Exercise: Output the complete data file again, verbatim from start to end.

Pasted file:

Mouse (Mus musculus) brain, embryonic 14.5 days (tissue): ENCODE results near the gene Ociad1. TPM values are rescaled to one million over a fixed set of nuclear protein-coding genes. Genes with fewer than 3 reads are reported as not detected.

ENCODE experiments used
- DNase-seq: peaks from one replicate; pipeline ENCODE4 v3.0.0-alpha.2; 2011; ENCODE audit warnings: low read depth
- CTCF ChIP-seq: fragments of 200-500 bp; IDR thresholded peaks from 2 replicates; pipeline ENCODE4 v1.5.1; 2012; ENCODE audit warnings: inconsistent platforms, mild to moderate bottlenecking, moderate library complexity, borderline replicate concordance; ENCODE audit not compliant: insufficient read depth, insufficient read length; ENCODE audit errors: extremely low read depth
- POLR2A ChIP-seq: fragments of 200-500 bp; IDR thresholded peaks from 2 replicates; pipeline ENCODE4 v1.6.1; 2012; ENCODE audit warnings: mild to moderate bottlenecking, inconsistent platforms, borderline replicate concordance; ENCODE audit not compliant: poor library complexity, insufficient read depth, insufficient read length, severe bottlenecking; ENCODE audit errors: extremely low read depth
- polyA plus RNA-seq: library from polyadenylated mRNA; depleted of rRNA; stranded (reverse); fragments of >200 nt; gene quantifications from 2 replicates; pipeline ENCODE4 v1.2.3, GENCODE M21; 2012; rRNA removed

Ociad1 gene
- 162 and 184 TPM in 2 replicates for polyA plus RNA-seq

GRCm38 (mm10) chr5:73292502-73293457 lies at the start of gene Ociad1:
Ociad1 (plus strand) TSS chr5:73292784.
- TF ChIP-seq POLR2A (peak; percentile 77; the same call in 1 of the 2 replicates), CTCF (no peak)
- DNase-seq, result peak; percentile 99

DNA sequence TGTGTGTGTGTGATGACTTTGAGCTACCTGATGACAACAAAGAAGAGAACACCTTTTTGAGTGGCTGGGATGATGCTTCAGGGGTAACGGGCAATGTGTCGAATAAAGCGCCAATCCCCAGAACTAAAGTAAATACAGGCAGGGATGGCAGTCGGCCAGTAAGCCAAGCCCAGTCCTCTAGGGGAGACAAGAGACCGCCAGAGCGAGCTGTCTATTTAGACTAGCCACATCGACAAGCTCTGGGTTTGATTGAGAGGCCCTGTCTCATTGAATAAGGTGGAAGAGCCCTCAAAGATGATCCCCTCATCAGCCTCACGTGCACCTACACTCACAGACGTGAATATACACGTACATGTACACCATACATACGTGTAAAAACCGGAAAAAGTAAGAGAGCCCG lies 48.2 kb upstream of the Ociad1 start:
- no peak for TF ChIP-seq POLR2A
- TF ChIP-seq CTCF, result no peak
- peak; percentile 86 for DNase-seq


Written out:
Mouse (Mus musculus) brain, embryonic 14.5 days (tissue): ENCODE results near the gene Ociad1. TPM values are rescaled to one million over a fixed set of nuclear protein-coding genes. Genes with fewer than 3 reads are reported as not detected.

ENCODE experiments used
- DNase-seq: peaks from one replicate; pipeline ENCODE4 v3.0.0-alpha.2; 2011; ENCODE audit warnings: low read depth
- CTCF ChIP-seq: fragments of 200-500 bp; IDR thresholded peaks from 2 replicates; pipeline ENCODE4 v1.5.1; 2012; ENCODE audit warnings: inconsistent platforms, mild to moderate bottlenecking, moderate library complexity, borderline replicate concordance; ENCODE audit not compliant: insufficient read depth, insufficient read length; ENCODE audit errors: extremely low read depth
- POLR2A ChIP-seq: fragments of 200-500 bp; IDR thresholded peaks from 2 replicates; pipeline ENCODE4 v1.6.1; 2012; ENCODE audit warnings: mild to moderate bottlenecking, inconsistent platforms, borderline replicate concordance; ENCODE audit not compliant: poor library complexity, insufficient read depth, insufficient read length, severe bottlenecking; ENCODE audit errors: extremely low read depth
- polyA plus RNA-seq: library from polyadenylated mRNA; depleted of rRNA; stranded (reverse); fragments of >200 nt; gene quantifications from 2 replicates; pipeline ENCODE4 v1.2.3, GENCODE M21; 2012; rRNA removed

Ociad1 gene
- 162 and 184 TPM in 2 replicates for polyA plus RNA-seq

GRCm38 (mm10) chr5:73292502-73293457 lies at the start of gene Ociad1:
Ociad1 (plus strand) TSS chr5:73292784.
- TF ChIP-seq POLR2A (peak; percentile 77; the same call in 1 of the 2 replicates), CTCF (no peak)
- DNase-seq, result peak; percentile 99

DNA sequence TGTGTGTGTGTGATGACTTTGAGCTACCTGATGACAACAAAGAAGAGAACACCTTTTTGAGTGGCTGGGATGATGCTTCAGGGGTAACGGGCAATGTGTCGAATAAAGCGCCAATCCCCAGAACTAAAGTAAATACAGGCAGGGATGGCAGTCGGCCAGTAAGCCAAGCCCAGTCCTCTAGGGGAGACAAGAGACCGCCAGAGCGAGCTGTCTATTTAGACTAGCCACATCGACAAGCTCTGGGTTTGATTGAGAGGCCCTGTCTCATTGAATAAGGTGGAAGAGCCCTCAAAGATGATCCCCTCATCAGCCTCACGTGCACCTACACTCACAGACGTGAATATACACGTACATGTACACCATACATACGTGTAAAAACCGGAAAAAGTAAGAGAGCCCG lies 48.2 kb upstream of the Ociad1 start:
- no peak for TF ChIP-seq POLR2A
- TF ChIP-seq CTCF, result no peak
- peak; percentile 86 for DNase-seq